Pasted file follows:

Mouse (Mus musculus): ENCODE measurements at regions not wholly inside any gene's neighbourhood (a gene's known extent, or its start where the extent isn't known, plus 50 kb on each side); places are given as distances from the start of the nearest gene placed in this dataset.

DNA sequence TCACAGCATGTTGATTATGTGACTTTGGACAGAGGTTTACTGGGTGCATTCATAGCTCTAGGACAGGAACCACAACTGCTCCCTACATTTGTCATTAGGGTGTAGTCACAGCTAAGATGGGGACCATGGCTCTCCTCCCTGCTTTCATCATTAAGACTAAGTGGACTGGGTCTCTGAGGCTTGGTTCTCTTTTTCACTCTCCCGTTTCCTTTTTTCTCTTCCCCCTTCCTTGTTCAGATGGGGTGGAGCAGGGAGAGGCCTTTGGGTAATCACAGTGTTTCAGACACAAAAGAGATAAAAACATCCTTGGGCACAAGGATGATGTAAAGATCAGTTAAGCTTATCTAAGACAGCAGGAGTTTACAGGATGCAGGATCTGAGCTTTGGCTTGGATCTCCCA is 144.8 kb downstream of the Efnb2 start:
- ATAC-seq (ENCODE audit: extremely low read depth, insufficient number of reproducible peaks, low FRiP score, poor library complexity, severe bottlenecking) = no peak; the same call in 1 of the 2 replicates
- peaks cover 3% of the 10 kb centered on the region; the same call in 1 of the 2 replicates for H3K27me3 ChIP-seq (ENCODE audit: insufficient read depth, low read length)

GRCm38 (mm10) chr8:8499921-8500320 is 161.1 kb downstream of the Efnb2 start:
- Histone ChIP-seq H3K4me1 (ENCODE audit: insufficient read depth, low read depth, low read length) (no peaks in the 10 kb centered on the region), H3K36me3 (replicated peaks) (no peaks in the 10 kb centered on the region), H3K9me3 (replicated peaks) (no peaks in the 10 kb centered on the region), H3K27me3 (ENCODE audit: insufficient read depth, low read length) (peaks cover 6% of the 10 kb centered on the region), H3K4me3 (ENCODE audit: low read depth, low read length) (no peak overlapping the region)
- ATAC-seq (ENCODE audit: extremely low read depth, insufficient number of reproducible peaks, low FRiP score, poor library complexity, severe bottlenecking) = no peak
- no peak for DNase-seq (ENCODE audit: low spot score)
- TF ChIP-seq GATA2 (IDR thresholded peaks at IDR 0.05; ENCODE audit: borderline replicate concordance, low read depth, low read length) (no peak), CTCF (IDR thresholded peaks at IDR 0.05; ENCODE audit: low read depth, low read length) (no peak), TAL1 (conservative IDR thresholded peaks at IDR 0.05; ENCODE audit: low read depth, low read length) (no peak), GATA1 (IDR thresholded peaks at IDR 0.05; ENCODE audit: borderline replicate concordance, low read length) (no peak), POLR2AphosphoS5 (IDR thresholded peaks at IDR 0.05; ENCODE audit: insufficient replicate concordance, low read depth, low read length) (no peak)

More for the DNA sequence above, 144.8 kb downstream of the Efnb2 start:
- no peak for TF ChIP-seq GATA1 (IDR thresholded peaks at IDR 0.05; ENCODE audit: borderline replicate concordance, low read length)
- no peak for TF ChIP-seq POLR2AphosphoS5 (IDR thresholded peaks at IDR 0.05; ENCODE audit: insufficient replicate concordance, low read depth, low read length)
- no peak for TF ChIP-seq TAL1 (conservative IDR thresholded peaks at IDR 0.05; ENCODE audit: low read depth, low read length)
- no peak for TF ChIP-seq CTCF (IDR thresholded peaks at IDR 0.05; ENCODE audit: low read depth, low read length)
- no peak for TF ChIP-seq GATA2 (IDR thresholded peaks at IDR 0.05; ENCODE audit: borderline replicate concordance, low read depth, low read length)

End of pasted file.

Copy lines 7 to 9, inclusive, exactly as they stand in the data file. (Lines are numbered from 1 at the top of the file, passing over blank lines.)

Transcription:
- ATAC-seq (ENCODE audit: extremely low read depth, insufficient number of reproducible peaks, low FRiP score, poor library complexity, severe bottlenecking) = no peak
- no peak for DNase-seq (ENCODE audit: low spot score)
- TF ChIP-seq GATA2 (IDR thresholded peaks at IDR 0.05; ENCODE audit: borderline replicate concordance, low read depth, low read length) (no peak), CTCF (IDR thresholded peaks at IDR 0.05; ENCODE audit: low read depth, low read length) (no peak), TAL1 (conservative IDR thresholded peaks at IDR 0.05; ENCODE audit: low read depth, low read length) (no peak), GATA1 (IDR thresholded peaks at IDR 0.05; ENCODE audit: borderline replicate concordance, low read length) (no peak), POLR2AphosphoS5 (IDR thresholded peaks at IDR 0.05; ENCODE audit: insufficient replicate concordance, low read depth, low read length) (no peak)